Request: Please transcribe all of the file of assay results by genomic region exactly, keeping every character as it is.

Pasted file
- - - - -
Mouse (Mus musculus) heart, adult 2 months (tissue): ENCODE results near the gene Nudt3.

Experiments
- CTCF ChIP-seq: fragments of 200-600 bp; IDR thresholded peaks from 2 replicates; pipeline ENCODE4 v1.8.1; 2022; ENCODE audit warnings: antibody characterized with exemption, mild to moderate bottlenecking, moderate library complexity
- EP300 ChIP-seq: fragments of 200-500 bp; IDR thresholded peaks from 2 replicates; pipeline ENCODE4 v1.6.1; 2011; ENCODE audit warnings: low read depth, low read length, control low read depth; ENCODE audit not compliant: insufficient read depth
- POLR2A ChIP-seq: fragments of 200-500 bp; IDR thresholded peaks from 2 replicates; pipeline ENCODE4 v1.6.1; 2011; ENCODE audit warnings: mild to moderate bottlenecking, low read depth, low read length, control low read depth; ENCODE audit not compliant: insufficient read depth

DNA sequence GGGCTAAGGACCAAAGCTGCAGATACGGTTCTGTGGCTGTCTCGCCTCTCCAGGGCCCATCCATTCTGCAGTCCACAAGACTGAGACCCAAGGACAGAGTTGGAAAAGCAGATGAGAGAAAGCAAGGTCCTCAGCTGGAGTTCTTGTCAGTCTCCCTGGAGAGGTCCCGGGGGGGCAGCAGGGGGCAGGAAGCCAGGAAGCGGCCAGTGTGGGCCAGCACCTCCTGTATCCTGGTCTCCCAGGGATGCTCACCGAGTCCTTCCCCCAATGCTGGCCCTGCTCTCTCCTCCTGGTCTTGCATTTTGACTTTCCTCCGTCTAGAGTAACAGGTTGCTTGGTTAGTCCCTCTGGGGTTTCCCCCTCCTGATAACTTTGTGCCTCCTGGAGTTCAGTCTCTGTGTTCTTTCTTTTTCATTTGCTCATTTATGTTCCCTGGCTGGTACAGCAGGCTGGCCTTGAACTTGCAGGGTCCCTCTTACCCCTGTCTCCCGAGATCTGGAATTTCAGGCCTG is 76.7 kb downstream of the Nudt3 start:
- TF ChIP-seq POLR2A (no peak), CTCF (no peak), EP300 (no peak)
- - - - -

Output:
Mouse (Mus musculus) heart, adult 2 months (tissue): ENCODE results near the gene Nudt3.

Experiments
- CTCF ChIP-seq: fragments of 200-600 bp; IDR thresholded peaks from 2 replicates; pipeline ENCODE4 v1.8.1; 2022; ENCODE audit warnings: antibody characterized with exemption, mild to moderate bottlenecking, moderate library complexity
- EP300 ChIP-seq: fragments of 200-500 bp; IDR thresholded peaks from 2 replicates; pipeline ENCODE4 v1.6.1; 2011; ENCODE audit warnings: low read depth, low read length, control low read depth; ENCODE audit not compliant: insufficient read depth
- POLR2A ChIP-seq: fragments of 200-500 bp; IDR thresholded peaks from 2 replicates; pipeline ENCODE4 v1.6.1; 2011; ENCODE audit warnings: mild to moderate bottlenecking, low read depth, low read length, control low read depth; ENCODE audit not compliant: insufficient read depth

DNA sequence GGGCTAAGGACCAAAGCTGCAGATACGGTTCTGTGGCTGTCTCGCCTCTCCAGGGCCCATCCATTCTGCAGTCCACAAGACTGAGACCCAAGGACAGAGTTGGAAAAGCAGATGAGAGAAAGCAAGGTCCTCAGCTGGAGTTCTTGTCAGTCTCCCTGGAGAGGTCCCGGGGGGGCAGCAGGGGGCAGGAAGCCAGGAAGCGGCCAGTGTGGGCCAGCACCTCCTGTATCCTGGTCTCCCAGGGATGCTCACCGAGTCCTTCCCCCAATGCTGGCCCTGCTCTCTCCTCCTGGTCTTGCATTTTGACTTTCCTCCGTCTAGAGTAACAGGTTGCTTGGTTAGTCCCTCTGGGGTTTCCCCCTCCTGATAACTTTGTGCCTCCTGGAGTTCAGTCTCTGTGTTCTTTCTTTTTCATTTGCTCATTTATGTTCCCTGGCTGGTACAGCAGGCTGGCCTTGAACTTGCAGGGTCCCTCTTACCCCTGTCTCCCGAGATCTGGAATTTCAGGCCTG is 76.7 kb downstream of the Nudt3 start:
- TF ChIP-seq POLR2A (no peak), CTCF (no peak), EP300 (no peak)